An NDP bill to make National Truth and Reconciliation Day (Sept. 30) a statutory holiday in the Yukon was adopted in the legislature with unanimous consent Wednesday.
“On September 30th this year, at the Choutla Residential school site on Carcross-Tagish First Nation territory, I reflected on my own
position in the legacy of residential schools: as a Vuntut Gwitchin citizen, and the daughter of a residential school survivor, I feel the
weight of this legacy in all of the work that I do and in my daily life as I raise my own children and connect with many youths across the
territory,” said Annie Blake, the NDP MLA for Vuntut Gwitchin and the bill’s sponsor.
“This bill will make September 30th a statutory holiday in the Yukon, so that everybody can reflect on our shared history of colonisation
and commemorate the legacy of residential schools,” the NDP said.
Less than a week after this year’s National Day for Truth and Reconciliation Day, the Yukon government announced it would table
amendments to the Employment Standards Act in the spring of 2023 that would make the day a statutory holiday.
“The National Day for Truth and Reconciliation is a significant opportunity to reflect on the tragic history of residential schools in our
country and the need for ongoing work to advance reconciliation in Canada,” Community Services Minister Richard Mostyn said Oct. 6.
As the law stands now, those working in federally regulated industries and Yukon government employees are entitled to the day off from
work, while employees in the private sector are not.
As the preamble of the NDP’s bill states, every community in the Yukon has been directly impacted by the legacy of residential schools.
“We as Indigenous people are still bearing the consequences of residential schools,” said Blake.
“Today, every community in the Yukon has and continues to be directly impacted by this system.
“I’ve heard stories of entire villages that fell silent, once the residential school system took children. There were no children to run, laugh and play. There were no children to learn knowledge passed down from our elders.”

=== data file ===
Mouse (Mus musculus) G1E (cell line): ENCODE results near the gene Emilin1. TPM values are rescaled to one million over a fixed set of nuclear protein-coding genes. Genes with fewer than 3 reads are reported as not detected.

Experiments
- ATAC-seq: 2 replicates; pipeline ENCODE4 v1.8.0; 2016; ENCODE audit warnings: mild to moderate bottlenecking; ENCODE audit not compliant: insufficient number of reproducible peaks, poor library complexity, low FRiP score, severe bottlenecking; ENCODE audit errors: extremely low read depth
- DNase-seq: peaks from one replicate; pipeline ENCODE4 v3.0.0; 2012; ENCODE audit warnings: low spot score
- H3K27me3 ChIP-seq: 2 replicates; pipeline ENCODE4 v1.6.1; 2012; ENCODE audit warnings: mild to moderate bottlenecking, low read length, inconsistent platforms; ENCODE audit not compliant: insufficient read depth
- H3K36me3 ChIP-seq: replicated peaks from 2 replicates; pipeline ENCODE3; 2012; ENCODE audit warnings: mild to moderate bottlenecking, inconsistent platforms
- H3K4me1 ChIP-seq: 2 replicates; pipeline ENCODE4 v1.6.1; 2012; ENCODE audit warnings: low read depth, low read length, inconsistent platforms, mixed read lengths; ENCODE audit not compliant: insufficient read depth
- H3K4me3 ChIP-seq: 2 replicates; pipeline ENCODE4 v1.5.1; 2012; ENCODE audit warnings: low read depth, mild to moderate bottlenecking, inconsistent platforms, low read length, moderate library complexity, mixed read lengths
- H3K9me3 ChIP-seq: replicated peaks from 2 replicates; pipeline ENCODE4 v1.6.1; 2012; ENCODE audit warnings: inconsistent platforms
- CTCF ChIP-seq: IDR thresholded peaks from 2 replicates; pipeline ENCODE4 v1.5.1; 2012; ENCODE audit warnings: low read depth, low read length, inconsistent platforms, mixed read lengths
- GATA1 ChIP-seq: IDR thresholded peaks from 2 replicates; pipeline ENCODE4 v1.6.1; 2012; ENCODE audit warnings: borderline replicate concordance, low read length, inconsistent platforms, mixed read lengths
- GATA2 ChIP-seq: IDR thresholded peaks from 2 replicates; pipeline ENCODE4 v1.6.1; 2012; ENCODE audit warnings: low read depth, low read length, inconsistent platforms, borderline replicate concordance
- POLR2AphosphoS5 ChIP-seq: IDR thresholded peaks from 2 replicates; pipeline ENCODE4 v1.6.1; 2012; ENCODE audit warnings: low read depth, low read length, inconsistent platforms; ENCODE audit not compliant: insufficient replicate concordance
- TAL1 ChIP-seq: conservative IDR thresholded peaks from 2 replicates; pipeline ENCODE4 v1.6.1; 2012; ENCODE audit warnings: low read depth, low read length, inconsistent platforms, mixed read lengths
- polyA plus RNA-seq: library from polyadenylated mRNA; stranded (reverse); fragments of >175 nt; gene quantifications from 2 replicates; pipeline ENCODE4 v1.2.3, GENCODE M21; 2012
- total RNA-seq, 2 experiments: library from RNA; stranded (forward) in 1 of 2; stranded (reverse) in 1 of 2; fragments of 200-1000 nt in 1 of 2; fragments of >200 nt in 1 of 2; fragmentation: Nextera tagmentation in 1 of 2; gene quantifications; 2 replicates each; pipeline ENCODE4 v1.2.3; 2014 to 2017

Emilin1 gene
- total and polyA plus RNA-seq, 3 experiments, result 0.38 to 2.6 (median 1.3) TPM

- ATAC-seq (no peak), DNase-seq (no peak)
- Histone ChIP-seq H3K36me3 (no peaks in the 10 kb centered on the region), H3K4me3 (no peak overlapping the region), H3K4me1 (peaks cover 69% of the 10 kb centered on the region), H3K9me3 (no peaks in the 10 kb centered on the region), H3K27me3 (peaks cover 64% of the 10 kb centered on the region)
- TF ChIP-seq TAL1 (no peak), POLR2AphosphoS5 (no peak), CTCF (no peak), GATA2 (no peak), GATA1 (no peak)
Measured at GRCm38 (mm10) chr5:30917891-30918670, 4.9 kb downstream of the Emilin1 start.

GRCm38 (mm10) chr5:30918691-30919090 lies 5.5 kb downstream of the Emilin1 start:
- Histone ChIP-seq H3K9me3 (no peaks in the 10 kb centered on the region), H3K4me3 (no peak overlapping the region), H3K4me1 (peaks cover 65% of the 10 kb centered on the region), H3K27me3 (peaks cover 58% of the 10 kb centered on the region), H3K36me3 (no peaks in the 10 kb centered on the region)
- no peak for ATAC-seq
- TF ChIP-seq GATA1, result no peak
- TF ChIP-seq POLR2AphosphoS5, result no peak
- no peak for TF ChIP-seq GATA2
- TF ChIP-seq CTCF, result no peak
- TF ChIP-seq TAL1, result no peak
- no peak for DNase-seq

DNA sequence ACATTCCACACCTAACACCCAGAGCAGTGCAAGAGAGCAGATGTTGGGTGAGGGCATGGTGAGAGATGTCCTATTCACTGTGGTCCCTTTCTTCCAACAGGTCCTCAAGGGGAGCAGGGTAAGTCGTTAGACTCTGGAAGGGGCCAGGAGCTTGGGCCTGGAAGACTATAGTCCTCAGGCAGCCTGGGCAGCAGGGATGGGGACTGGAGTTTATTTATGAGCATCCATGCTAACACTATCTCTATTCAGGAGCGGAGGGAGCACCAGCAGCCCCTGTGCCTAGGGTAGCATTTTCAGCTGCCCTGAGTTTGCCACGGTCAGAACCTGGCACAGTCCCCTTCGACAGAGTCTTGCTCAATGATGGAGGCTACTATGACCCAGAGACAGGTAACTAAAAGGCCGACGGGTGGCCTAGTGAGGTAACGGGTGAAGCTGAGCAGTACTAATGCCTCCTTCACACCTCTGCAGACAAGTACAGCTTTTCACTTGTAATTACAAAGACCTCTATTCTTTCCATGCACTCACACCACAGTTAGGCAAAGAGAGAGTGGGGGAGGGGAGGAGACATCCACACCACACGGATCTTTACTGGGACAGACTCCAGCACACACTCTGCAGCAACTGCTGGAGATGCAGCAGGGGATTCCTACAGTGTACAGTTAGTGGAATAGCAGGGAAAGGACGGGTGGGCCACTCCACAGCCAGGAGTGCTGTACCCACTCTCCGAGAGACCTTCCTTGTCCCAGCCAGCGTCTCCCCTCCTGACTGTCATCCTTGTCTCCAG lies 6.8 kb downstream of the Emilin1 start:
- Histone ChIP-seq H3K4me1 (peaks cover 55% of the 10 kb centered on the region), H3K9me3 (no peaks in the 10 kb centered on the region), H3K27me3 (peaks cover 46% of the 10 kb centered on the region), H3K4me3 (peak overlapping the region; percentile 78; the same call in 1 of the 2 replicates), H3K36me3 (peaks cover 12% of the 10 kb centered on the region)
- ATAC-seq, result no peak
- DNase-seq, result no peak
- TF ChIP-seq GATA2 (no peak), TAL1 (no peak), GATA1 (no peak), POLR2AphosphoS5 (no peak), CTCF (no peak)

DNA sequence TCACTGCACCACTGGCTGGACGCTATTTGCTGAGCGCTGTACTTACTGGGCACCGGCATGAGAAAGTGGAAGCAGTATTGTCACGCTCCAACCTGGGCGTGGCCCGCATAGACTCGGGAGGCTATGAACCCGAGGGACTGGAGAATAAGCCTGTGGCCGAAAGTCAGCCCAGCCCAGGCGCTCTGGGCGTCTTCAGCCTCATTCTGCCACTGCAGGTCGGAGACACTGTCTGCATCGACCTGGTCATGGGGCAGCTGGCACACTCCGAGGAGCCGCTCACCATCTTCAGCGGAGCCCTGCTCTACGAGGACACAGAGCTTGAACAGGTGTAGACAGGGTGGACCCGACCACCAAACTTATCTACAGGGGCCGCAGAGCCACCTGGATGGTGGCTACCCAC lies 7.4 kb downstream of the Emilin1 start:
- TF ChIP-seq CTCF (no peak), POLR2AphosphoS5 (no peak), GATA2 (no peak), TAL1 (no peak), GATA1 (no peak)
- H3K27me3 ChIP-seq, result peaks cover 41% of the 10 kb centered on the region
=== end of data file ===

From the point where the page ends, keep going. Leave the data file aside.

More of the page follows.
Thie bill also formally recognizes genocide upon Indigenous people, a first time in the Yukon’s history.
“The federal government legislated this genocide through all of the systems they created and forced onto us,” said Blake.
“My own community, the Dagoo Gwitch’in, have ceased to exist as a recognized group of people because of this genocide, yet many of
us are still here,” she added.
“Mahsi Cho to all members of the legislative assembly as they voted unanimously to support this bill.”
The Yukon Party official Opposition said Wednesday it supports all 94 Calls to Action of the Truth and Reconciliation Commission.
“However, the addition of another statutory holiday comes at a financial cost for the private sector,” the party said.
“To mitigate additional costs to businesses due to the addition of the National Day for Truth and Reconciliation, the Yukon Party supports
the removal of a current statutory holiday to be identified during government consultation.
“In speaking to the bill in debate, the NDP indicated they would support a call for the government to consult with the private sector and
Yukoners to see if they would like to see another stat holiday removed, and, if so, which one.”